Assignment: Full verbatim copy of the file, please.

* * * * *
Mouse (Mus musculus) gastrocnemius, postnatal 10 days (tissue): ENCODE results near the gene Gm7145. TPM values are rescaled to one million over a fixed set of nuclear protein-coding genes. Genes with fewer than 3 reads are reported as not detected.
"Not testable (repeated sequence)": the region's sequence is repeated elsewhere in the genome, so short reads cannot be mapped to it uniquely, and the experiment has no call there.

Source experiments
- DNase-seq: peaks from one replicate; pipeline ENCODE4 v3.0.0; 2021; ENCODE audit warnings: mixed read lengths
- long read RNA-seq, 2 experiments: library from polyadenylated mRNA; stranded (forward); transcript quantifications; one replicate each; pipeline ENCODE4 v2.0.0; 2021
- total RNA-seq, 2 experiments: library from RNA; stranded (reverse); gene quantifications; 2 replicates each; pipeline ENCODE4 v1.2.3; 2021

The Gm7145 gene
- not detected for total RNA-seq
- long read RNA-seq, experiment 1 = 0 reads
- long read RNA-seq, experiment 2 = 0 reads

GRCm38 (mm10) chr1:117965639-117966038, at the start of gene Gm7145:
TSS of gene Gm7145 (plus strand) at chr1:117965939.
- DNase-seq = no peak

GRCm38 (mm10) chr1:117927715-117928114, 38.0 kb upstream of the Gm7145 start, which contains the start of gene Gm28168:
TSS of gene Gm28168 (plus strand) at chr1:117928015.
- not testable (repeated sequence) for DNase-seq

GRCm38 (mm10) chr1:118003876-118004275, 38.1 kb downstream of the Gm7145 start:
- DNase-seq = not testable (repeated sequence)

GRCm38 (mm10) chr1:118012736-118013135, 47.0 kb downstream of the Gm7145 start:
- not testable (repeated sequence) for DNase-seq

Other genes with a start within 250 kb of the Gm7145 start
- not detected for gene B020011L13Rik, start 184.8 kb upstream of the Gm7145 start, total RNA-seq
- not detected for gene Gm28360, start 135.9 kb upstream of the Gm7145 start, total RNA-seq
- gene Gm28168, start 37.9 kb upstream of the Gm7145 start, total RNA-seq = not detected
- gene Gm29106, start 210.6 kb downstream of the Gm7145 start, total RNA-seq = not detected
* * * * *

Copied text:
Mouse (Mus musculus) gastrocnemius, postnatal 10 days (tissue): ENCODE results near the gene Gm7145. TPM values are rescaled to one million over a fixed set of nuclear protein-coding genes. Genes with fewer than 3 reads are reported as not detected.
"Not testable (repeated sequence)": the region's sequence is repeated elsewhere in the genome, so short reads cannot be mapped to it uniquely, and the experiment has no call there.

Source experiments
- DNase-seq: peaks from one replicate; pipeline ENCODE4 v3.0.0; 2021; ENCODE audit warnings: mixed read lengths
- long read RNA-seq, 2 experiments: library from polyadenylated mRNA; stranded (forward); transcript quantifications; one replicate each; pipeline ENCODE4 v2.0.0; 2021
- total RNA-seq, 2 experiments: library from RNA; stranded (reverse); gene quantifications; 2 replicates each; pipeline ENCODE4 v1.2.3; 2021

The Gm7145 gene
- not detected for total RNA-seq
- long read RNA-seq, experiment 1 = 0 reads
- long read RNA-seq, experiment 2 = 0 reads

GRCm38 (mm10) chr1:117965639-117966038, at the start of gene Gm7145:
TSS of gene Gm7145 (plus strand) at chr1:117965939.
- DNase-seq = no peak

GRCm38 (mm10) chr1:117927715-117928114, 38.0 kb upstream of the Gm7145 start, which contains the start of gene Gm28168:
TSS of gene Gm28168 (plus strand) at chr1:117928015.
- not testable (repeated sequence) for DNase-seq

GRCm38 (mm10) chr1:118003876-118004275, 38.1 kb downstream of the Gm7145 start:
- DNase-seq = not testable (repeated sequence)

GRCm38 (mm10) chr1:118012736-118013135, 47.0 kb downstream of the Gm7145 start:
- not testable (repeated sequence) for DNase-seq

Other genes with a start within 250 kb of the Gm7145 start
- not detected for gene B020011L13Rik, start 184.8 kb upstream of the Gm7145 start, total RNA-seq
- not detected for gene Gm28360, start 135.9 kb upstream of the Gm7145 start, total RNA-seq
- gene Gm28168, start 37.9 kb upstream of the Gm7145 start, total RNA-seq = not detected
- gene Gm29106, start 210.6 kb downstream of the Gm7145 start, total RNA-seq = not detected